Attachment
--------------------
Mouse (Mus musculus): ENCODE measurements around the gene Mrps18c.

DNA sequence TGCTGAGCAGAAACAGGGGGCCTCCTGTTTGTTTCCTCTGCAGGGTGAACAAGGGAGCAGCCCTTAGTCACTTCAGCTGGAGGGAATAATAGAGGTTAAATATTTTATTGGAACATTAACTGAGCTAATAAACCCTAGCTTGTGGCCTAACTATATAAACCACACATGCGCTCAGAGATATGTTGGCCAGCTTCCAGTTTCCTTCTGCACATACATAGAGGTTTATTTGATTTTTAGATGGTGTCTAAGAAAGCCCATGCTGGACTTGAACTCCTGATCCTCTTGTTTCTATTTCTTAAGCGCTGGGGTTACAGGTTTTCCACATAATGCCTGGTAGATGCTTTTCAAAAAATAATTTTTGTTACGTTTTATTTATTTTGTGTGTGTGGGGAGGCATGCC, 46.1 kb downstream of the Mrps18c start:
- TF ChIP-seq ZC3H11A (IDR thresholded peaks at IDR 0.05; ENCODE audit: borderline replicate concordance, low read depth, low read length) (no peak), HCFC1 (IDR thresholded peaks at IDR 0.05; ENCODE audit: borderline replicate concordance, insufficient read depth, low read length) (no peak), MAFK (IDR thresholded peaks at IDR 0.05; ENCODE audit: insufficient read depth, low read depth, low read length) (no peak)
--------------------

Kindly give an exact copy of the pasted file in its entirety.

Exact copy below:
Mouse (Mus musculus): ENCODE measurements around the gene Mrps18c.

DNA sequence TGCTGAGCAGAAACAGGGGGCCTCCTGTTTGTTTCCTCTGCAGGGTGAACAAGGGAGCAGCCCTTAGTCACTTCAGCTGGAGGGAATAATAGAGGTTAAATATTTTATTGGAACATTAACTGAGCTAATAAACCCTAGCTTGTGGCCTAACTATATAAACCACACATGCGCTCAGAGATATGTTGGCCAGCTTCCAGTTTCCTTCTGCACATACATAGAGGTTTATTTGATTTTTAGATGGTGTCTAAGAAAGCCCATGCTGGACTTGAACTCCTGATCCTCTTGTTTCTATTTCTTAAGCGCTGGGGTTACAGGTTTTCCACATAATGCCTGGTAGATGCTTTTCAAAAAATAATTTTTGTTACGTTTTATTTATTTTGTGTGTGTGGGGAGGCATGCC, 46.1 kb downstream of the Mrps18c start:
- TF ChIP-seq ZC3H11A (IDR thresholded peaks at IDR 0.05; ENCODE audit: borderline replicate concordance, low read depth, low read length) (no peak), HCFC1 (IDR thresholded peaks at IDR 0.05; ENCODE audit: borderline replicate concordance, insufficient read depth, low read length) (no peak), MAFK (IDR thresholded peaks at IDR 0.05; ENCODE audit: insufficient read depth, low read depth, low read length) (no peak)